But what do we really repudiate anymore? When there is no objective truth to defend, everything else becomes defensible. Perennial Catholic teaching may be difficult, but it is coherent and its truths fit together as a whole. Take away a seemingly small part of it, and the whole is bound to unravel.

Notice how children are viewed in our post-truth era: unwelcome (contraception), out of the equation (gay), malleable innocents to be steered towards destruction (LGBT indoctrination), and unworthy even of protection from violence (abortion).

Children can also become, through technology, objects engineered to suit the wishes of adults. If we accept these “reasons” to treat children in such a disinterested and ruthless manner, why cannot they also be used as sex objects?

Pushing the envelope in that direction may be packaged by some radical Westerners as “progress.” Yet the practice of abusing boys is already entrenched in Afghanistan.  Take PBS’ word for it.

Such is our mental landscape. Nihilistic willfulness is in charge; humane regard for others is on the chopping block. Appeals to reason are as welcome as appeals to religion. Maybe, after all, there is something to categorizing sin – as the Catechism does – as an offense against reason and truth.

We are so estranged from reason nowadays that we are poorly positioned to resist even greater harms lurking ahead.

Matthew Hanley is senior fellow with the National Catholic Bioethics Center. With Jokin de Irala, M.D., he is the author of Affirming Love, Avoiding AIDS: What Africa Can Teach the West, which recently won a best-book award from the Catholic Press Association. The opinions expressed here are Mr. Hanley’s and not those of the NCBC.


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One comment on “Trans Today, What Tomorrow?

  1. [Speaking of “What’s next” questions]

    Physician Assisted Suicide and the Rise of Suicide Cults

    by Grace Emily Stark – June 27th, 2018

    Assisted death proponents argue for physician-assisted suicide and euthanasia on the grounds of promoting autonomy and suspending suffering. Suicide groups like the Dutch Coöperatie Laatste Wil ask the next logical question: why is physician involvement needed at all?

    The push for legalized physician-assisted suicide (PAS) in the United States continues to gain traction, with the state of Hawaii becoming the seventh state in the union to sanction assisted death via physician-prescribed, life-ending medication. The Aloha State joins an ever-growing cohort of PAS-friendly states, including Oregon, California, Colorado, Montana, Vermont, and Washington. After a controversial vote in 2016, our nation’s capital also implemented its own assisted suicide legislation in July 2017.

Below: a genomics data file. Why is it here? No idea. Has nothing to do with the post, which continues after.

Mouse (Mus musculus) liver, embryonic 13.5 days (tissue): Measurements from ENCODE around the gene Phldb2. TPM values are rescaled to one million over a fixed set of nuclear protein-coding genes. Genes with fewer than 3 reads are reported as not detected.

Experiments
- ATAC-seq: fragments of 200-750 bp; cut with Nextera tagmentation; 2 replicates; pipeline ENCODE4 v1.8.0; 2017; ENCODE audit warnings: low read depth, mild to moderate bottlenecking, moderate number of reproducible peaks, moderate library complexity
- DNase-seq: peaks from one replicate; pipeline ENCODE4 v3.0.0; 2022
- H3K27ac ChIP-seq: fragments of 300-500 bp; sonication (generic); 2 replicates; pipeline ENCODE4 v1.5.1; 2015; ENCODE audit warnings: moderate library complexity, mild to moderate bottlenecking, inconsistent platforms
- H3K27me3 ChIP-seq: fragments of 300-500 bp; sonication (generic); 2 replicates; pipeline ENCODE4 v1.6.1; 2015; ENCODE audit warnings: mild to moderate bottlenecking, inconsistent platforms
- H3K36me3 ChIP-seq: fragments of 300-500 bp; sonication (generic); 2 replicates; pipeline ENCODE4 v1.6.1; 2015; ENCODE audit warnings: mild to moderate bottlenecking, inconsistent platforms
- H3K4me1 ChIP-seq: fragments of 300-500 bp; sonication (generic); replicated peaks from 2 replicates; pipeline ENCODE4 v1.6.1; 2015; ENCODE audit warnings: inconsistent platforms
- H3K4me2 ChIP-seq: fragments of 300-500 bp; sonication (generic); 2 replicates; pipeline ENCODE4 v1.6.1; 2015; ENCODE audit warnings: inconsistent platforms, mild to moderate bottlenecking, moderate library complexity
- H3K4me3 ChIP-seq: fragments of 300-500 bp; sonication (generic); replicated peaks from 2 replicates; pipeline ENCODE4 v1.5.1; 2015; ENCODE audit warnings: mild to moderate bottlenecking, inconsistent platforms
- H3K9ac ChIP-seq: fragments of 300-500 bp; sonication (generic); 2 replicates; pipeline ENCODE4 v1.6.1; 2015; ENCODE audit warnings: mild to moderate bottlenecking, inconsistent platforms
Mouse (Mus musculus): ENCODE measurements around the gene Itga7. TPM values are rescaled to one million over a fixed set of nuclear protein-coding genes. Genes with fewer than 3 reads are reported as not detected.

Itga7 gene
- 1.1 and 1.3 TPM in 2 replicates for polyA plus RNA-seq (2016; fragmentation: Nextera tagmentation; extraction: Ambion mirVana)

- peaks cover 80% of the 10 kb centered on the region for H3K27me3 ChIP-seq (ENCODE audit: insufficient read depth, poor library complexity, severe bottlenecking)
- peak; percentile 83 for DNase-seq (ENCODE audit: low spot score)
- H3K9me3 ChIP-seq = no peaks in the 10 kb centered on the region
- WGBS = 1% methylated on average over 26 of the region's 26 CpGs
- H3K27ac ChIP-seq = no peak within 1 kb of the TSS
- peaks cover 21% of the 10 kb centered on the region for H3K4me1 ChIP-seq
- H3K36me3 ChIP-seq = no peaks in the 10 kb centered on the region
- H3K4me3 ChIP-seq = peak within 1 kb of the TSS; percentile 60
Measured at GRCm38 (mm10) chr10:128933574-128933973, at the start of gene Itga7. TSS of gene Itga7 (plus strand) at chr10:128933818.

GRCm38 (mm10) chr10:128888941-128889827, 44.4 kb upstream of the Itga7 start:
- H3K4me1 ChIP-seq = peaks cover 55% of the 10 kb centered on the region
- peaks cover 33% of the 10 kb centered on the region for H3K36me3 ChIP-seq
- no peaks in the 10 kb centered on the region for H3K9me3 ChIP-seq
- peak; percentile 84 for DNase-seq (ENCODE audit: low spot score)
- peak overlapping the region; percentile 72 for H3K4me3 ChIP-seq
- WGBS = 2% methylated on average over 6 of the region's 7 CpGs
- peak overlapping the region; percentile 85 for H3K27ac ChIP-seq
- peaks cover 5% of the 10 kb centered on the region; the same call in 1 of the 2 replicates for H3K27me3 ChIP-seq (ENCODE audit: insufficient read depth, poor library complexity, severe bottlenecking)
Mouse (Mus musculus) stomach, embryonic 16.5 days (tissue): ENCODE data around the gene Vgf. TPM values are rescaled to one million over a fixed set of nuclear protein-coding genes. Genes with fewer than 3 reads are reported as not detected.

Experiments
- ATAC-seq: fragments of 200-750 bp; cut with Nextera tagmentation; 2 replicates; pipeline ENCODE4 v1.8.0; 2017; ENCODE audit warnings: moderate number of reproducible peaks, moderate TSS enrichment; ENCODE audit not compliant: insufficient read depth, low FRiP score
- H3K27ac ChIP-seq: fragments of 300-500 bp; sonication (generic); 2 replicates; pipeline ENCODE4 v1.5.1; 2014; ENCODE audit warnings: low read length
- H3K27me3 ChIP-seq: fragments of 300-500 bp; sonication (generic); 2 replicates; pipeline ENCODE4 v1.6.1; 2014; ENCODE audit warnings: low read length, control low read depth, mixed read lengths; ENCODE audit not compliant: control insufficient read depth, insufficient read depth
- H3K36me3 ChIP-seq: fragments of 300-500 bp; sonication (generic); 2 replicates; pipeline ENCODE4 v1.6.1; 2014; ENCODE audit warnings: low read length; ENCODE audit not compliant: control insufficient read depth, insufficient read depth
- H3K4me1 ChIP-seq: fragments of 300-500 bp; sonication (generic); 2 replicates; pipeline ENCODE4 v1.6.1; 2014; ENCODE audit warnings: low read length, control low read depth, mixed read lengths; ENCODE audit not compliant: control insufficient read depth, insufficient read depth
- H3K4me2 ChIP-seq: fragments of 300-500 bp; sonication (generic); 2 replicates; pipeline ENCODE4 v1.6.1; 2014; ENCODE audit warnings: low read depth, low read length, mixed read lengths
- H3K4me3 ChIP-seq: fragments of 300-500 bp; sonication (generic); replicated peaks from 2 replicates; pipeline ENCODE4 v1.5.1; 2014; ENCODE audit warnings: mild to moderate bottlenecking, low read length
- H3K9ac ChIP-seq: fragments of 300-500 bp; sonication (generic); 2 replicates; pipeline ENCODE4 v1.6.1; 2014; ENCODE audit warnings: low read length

Fortunately, a few barriers have recently popped up on the downhill slide toward assisted death for all: the American Medical Association reaffirmed its position opposing PAS, and a judge in California overturned that state’s assisted suicide law. But we are a long way from witnessing a sea change in public and professional sentiment toward PAS. A growing number of state-level medical associations are ending their traditional opposition to PAS, the California decision will most assuredly face legal challenges in court (reportedly, the law was supported by 76 percent of Californians), and the movement continues to gain ground internationally as countries like Spain and Finland consider implementing PAS and euthanasia laws.

    One of the most active and vocal groups leading the push for legalized PAS in the United States is an organization called “Compassion and Choices.” Overwhelmingly, the campaign waged by PAS interest groups like Compassion and Choices is fueled by promises of ensuring personal autonomy (“choices”) and easing of suffering (“compassion”) at the end of life. But the very arguments used to promote PAS in the United States and around the globe raise the question of why physician involvement is necessary at all when one wants to end one’s life. In fact, a disturbing movement of pro-suicide organizations is growing around the globe. These organizations promise a way out without the (minimal) red tape imposed by PAS and euthanasia “safeguards” that exist where those practices are already legal.

    The “Last Wish Cooperative”

    One such organization is the Dutch Coöperatie Laatste Wil (CLW) (“Last Wish Cooperative,” in English). The bioethics newsletter BioEdge reports that

    The Dutch Public Prosecutor has opened a criminal investigation into the Last Wish Cooperative (Coöperatie Laatste Wil), which claims to distribute a deadly powder to people who want to commit suicide. Despite the notoriety of Dutch end-of-life legislation, assisted suicide without the help of a doctor is strictly illegal. But after a 19-year-old girl killed herself with a lethal powder last month, public attention has focused on CLW’s activities, even though it appears that she did not obtain the substance through CLW. CLW announced last September that it would make available a suicide agent, which it called “X,” to its members. Therefore the public prosecutor suspects that CLW members are “participating in an organization that aims to commit crimes.